Of course, the state corporatism of Warren’s ACA is not capitalism. Capitalism protects the rights of individuals to operate businesses and consumers, job-seekers, suppliers, and others to decide for themselves whether to work for, contract with, or patronize what business. A capitalist government polices the markets for criminal activity like force and fraud, but otherwise leaves people free to work, contract, and trade. What Warren, Sell, and their ilk are advocating is not corporate accountability to consumers, employees, et al. That’s a free market. They are advocating accountability to government masters. They are abandoning capitalism, and introducing to America the guild socialism of fascist state.

Related Reading:




The Capitalist Manifesto by Andrew Bernstein

Friday, October 18, 2019

On the Purpose of a Corporation by the Business Roundtable, PART 2


As to the Business Roundtable statement, Purpose of a Corporation, it’s a stab in the back to the people who invested their money, entrusting the corporate managers to fulfill their fiduciary responsibility to the shareholders, the owners. And it’s wholly unnecessary. The headline: “Business Roundtable Redefines the Purpose of a Corporation to Promote ‘An Economy That Serves All Americans’.” The subtitle: “Updated Statement Moves Away from Shareholder Primacy, Includes Commitment to All Stakeholders.” Here is the core of the statement:

While each of our individual companies serves its own corporate purpose, we share a fundamental commitment to all of our stakeholders. We commit to:

·         Delivering value to our customers. We will further the tradition of American companies leading the way in meeting or exceeding customer expectations.
·         Investing in our employees. This starts with compensating them fairly and providing important benefits. It also includes supporting them through training and education that help develop new skills for a rapidly changing world. We foster diversity and inclusion, dignity and respect.
·         Dealing fairly and ethically with our suppliers. We are dedicated to serving as good partners to the other companies, large and small, that help us meet our missions.
·         Supporting the communities in which we work. We respect the people in our communities and protect the environment by embracing sustainable practices across our businesses.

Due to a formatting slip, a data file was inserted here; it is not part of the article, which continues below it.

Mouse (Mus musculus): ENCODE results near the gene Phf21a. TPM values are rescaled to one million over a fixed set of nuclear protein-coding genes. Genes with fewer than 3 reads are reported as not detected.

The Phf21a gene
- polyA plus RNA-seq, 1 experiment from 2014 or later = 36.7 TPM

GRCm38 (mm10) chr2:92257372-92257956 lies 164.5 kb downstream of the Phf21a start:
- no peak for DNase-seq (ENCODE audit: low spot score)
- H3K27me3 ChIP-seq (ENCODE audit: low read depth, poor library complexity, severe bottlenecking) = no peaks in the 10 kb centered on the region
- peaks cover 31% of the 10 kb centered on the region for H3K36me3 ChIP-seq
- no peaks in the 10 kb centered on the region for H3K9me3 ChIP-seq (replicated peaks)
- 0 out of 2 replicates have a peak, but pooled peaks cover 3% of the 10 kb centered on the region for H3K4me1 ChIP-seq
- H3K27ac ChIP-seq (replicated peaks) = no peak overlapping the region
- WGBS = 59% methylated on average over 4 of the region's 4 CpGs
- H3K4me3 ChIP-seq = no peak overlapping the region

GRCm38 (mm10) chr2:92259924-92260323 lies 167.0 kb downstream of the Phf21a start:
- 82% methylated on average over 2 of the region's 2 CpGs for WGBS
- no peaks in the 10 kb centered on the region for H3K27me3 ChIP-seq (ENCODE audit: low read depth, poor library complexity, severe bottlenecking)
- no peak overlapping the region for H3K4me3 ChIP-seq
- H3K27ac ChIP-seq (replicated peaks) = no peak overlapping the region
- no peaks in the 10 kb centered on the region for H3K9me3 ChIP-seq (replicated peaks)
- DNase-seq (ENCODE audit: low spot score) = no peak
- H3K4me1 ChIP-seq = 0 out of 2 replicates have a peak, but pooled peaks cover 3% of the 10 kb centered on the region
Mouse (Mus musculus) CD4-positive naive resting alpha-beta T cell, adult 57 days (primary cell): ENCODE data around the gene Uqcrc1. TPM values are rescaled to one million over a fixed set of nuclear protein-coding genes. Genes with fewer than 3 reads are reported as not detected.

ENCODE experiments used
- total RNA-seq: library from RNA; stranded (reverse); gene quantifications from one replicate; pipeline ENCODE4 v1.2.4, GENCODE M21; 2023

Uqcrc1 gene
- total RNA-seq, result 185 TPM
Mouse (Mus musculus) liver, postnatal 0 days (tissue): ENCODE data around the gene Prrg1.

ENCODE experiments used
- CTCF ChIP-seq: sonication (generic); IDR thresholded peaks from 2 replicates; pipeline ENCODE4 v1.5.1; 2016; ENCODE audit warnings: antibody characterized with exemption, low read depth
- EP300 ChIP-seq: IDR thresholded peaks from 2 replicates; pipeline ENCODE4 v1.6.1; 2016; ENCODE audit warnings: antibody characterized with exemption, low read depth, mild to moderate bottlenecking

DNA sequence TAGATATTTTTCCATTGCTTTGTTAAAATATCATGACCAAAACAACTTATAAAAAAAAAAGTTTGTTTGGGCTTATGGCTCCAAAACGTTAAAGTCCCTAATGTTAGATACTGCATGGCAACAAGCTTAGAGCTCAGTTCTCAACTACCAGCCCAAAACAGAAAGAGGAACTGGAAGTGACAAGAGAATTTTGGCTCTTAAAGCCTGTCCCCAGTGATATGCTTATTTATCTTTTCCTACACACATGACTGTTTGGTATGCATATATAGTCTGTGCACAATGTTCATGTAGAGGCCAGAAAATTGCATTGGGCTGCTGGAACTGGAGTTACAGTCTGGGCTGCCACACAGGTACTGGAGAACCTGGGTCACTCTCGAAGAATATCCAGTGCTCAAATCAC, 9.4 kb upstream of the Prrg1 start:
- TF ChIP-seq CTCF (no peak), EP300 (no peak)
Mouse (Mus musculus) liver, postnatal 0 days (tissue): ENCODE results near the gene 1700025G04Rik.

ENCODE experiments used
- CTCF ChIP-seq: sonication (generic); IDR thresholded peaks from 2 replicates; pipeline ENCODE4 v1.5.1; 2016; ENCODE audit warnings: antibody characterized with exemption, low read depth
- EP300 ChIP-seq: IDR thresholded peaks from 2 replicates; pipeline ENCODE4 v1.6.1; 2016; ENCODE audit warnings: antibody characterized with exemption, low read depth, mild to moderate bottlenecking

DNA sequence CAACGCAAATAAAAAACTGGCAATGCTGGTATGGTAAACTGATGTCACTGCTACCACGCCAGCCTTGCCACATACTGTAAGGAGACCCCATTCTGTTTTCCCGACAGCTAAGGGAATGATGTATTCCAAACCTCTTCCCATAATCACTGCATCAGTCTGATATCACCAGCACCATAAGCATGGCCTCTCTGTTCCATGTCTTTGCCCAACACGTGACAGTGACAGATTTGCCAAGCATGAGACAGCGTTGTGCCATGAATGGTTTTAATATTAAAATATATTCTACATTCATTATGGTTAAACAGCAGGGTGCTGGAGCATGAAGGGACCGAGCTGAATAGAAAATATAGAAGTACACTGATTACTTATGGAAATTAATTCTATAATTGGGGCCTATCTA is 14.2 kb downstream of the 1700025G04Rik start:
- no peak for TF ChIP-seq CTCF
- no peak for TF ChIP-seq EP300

·         Generating long-term value for shareholders, who provide the capital that allows companies to invest, grow and innovate. We are committed to transparency and effective engagement with shareholders.

None of these goals is objectionable. What is objectionable—I would say immoral—is the order; more to the point, the appearance of the first four on a list of purposes, which in effect subordinates the shareholders to fifth class status. This is akin to a defense attorney placing others’ interests above those of his own client. 

In his FEE column lauding the Roundtable, Should Corporations Consider Any “Stakeholders” Other Than Shareholders?, Franklin J, Parker asserts:

Through experience, we have learned that a singular focus on quarterly profits makes for unhealthy long-term businesses, which is bad for shareholders.

Who ever said that maximizing shareholder value necessarily correlates to a "singular focus on their next quarterly bonus" anyway? That sounds like a straw man. If Parker's description of the Business Roundtable's statement is accurate—that the statement actually does prioritize "several other corporate commitments ahead of generating long-term value for shareholders," it is definitely a call for corporations to violate their fiduciary responsibilities. A primary focus on “generating long-term value for shareholders” is precisely what a corporation’s moral obligation is. Those “other commitments” are fine, and pursuing them should not and need not come at the expense of stabbing shareholders in the back. They shouldn’t be at the expense of shareholders. Nor should they be the purpose of a business corporation.

A proper approach to the purpose of a business corporation is described in the 1963 policy statement of Indian Head Mills textile company under its then-president James E. Robison:

The objective of this company is to increase the intrinsic value of the common stock. [This company is in business not] to grow bigger for the sake of size, nor to become more diversified, nor to make the most or best of everything, nor to provide jobs, have the most modern plants, the happiest customers, lead in new product development, or to achieve status which has no relationship to the economic use of capital.